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Thursday, March 20, 2014

Another False Start

Since it's becoming a kind of blog feature, I'm going to try and post some more of my false starts as they come up. These are things that could be stories, if I had a mind to finish them.  Sometimes I want to go in another direction and sometimes I'm just playing around.

Looking through my files, I found this one.  I can't remember where I was going with it, but reading it again several months after writing it, I was semi-impressed.  I was clearly going for a Elmore Leonard/Michael Connelly thing here, and that's probably why I left it.

But, you know, it's worth a read.  Mingle, who's a royal bastard, and Boone, who's a stand-up guy, will be back, I'm sure.  Check it out after the jump and let me know what you think in the comments.








Boone rounded the corner into his cubicle just as Sam Mingle was putting his flask away. The corner of Boone’s mouth curled into a little grin, but he didn’t say anything about the flask.

 He said, “She’s here.”

“Bout time,” Mingle said, straightening his tie. He grabbed the SUE REDMOND file off a stack of other files and his jacket off the hook. 

“You talk to her yet?”

Boone shook his head. “Just got the call. She’s waiting for us at the front desk.”

They navigated the maze of cubicles that made up the Pattern Crimes Bureau and went through the secured doors to the reception area. In one of the chairs along the wall Sue Redmond sat poking at a smartphone. Mingle noted details: chipped nail polish, a small scar above her lip from an old piercing, a bracelet of faded vines tattooed around her wrist. She wore a hoodie zipped up all the way to the neck and faded jeans lined with unnecessary spangles. The dark circles under her eyes were almost certainly applied with a brush. A huge canvas purse took up the entire space in the chair beside her.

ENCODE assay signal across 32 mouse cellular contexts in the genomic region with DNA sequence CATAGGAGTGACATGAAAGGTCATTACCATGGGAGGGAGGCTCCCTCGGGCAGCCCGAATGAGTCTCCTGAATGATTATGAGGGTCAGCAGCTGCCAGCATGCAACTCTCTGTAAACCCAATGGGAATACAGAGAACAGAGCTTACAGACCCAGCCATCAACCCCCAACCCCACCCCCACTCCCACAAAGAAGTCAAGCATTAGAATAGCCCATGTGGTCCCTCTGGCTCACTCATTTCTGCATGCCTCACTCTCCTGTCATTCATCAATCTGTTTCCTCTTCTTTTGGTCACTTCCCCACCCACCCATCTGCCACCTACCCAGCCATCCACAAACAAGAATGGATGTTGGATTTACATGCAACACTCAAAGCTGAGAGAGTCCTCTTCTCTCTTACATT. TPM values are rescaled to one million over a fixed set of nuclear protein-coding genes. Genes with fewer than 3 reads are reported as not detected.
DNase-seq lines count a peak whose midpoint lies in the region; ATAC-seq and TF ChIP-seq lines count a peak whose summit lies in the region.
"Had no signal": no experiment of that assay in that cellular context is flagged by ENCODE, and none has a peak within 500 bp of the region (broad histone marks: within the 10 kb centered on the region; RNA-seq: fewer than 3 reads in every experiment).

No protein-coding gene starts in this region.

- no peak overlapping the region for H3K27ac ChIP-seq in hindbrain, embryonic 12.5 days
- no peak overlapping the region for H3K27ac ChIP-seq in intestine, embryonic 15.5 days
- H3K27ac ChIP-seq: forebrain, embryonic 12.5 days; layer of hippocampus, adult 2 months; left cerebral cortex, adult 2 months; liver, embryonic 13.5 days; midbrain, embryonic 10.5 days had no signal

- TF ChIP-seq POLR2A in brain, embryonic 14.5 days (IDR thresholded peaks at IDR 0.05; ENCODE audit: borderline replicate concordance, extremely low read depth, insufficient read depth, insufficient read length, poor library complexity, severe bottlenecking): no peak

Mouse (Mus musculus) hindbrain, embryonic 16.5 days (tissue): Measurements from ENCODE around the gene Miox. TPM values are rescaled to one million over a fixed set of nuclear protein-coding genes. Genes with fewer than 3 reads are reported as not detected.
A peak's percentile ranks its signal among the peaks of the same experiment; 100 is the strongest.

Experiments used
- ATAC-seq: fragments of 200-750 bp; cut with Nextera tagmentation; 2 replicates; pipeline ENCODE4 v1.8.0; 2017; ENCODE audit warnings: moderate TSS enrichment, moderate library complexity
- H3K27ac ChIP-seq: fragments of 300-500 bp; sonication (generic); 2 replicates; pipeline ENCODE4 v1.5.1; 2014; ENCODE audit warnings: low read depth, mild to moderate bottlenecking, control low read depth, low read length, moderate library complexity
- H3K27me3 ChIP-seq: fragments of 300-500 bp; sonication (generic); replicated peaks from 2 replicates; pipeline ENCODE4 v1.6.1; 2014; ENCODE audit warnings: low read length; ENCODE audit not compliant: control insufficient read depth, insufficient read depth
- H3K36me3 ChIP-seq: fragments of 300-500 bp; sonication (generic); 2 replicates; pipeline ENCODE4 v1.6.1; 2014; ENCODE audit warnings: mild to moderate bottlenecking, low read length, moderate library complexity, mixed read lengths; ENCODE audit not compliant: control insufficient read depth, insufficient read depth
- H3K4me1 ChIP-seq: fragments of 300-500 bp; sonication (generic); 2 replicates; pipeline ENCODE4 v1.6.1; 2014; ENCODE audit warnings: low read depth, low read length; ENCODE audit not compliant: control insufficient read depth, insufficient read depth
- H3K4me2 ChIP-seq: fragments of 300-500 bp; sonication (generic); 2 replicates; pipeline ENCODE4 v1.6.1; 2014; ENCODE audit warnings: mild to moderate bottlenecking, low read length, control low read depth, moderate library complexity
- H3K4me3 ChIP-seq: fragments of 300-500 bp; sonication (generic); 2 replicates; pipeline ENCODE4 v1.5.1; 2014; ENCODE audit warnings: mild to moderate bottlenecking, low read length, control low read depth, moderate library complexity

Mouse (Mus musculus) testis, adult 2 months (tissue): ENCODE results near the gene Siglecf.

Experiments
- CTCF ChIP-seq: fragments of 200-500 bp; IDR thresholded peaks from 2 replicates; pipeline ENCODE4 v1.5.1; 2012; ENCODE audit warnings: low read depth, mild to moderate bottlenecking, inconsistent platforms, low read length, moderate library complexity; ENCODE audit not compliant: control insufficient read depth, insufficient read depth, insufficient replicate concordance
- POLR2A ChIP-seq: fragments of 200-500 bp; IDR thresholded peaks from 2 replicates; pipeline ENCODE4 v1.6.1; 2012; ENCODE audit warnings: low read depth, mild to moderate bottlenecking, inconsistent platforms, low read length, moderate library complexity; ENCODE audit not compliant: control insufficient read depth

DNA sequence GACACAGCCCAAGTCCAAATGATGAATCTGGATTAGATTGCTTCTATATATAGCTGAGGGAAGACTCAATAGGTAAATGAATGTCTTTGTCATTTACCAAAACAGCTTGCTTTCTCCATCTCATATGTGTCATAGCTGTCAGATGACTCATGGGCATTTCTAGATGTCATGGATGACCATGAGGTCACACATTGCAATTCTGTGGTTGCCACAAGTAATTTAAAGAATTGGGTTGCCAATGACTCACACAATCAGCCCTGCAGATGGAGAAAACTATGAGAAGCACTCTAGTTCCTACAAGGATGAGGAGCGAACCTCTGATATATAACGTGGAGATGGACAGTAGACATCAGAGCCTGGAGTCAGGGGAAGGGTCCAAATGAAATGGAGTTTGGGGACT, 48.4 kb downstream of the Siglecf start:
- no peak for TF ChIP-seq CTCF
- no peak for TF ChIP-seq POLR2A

Her hairstyle was different from the one she wore in her mugshot. It was shorter now and pinned up on top of her head in a mess of blonde curls, part fashion statement, part lack of effort.

She looked up when Boone said her name.

“Miss Redmond? I’m Randall Boone and this is my partner Sam Mingle. Thanks for agreeing to meet with us today. We think you might have information that could help us in an investigation. You’re not under suspicion for any crime, okay? We just want to ask you a few questions. That’s all.”

Sue nodded, eyes wide and pensive. She said, “Mmkay,” letting it trail off.

Mingle said, “Before we get started, do you have any questions for us?”

She thought about it for a moment, then shook her head. Her curls shook with it. Mingle could tell she had a million questions, but none of them were going to come out of her mouth in the form of words, not yet anyway.

“Then if you wouldn’t mind,” Mingle said, gesturing for her to follow him.

They cleared her with a visitors badge from the receptionist and took her to one of the meeting rooms off the main hallway. She dropped the massive purse in the corner and sat in the chair facing the door, hands in her lap, doe-eyes blinking. Mingle sat down across from her while Boone stood leaning against the wall, scratching at his teeth with a toothpick. He liked to stand and at six feet four, he liked to get the most of the height advantage he had over most people. If he was sitting, you might forget how big he is. So he stands.

Mingle thumbed through her file for a moment, but he already knew the particulars. Parents divorced, lives with her father, dropped out of school, a white girl who hangs out with black gang members. He wondered if she talked street. So far she hadn’t said a word.

“So you know we’re cops,” he said, “but do you know what we do?”

She stared at him blankly.